Many without exhaust aftertreatment technologies
Thousands of ships sail on the behalf of ministries, agencies and research institutions on rivers and lakes, canals and coastal areas, oceans and polar regions. Only very few of these ships are equipped with modern exhaust aftertreatment technologies. This contradicts the authorities own health- and climate protection efforts: decarbonization is preached, but the biggest polluters are left outside. Instead of being a role model, the vessels of the authorities with their extremely high emissions of air pollutants massively contribute to global warming and pollute the air we breathe. Especially hazardous are the fumes of ships sailing in highly sensitive areas such as the Arctic. There, their soot emissions contribute particularly to the melting of ice and snow.
Almost all ships of the German authorities sail on low-sulphur diesel, which is the prerequisite for the installation and use of effective exhaust aftertreatments such as diesel particulate filters (DPFs) and selective catalytic reduction systems (SCR). Both techniques are required by law on EU-roads since many years and already have found many applications on (inland) ships. On board of ships a combination of DPFs and SCRs also reduce almost all air pollution emissions that are harmful for human health and biodiversity.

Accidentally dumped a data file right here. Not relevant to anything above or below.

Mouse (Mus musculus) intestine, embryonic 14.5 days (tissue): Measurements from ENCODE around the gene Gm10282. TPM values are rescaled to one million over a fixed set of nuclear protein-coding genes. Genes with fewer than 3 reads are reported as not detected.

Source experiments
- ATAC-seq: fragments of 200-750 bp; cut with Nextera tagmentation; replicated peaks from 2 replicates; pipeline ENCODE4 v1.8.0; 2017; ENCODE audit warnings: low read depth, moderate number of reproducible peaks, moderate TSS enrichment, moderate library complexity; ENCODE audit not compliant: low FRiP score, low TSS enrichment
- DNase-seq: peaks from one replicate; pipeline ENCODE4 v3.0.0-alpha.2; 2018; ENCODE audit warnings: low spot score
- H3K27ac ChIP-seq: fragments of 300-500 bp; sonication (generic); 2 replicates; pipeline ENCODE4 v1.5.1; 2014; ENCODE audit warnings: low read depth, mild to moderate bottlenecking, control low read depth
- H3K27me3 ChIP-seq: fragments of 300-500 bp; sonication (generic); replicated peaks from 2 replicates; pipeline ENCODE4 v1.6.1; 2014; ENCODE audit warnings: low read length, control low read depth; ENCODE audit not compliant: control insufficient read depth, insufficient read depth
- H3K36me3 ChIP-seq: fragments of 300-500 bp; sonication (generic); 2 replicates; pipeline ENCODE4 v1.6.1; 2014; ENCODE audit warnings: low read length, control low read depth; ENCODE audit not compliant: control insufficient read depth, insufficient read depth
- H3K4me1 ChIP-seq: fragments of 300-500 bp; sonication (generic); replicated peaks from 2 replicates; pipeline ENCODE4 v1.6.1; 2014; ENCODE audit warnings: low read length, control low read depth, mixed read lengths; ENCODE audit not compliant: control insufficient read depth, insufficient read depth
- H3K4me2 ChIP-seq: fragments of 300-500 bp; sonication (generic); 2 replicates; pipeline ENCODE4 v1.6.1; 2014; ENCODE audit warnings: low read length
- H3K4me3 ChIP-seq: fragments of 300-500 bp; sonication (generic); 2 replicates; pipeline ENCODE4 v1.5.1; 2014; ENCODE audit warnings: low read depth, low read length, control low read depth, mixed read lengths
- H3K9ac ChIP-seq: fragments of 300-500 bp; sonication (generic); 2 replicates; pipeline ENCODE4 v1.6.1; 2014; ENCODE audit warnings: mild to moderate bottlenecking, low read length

Now the use of low-sulphur fuel in conjunction with particle filters and SCR catalytic converters (or the use of similar clean fuel such as liquefied) must be a fixed part of all tenders for new ships from public authorities. All future shipyard stays of the existing fleet should be used for retrofitting the ships with comprehensive exhaust technologies.
However, in 2014 the Federal Ministry of Education and Research (BMBF) went ahead and retrofitted its research vessel Heincke and announced the installation of exhaust aftertreatment systems for its new vessel Polarstern. In both cases, DPFs and SCRs ensure a substantial reduction of soot and other air emissions. The technology reduces Black Carbon emissions by 99,9 per cent, sulphur emissions by about 90 per cent and nitrogen oxides by 70-80 per cent.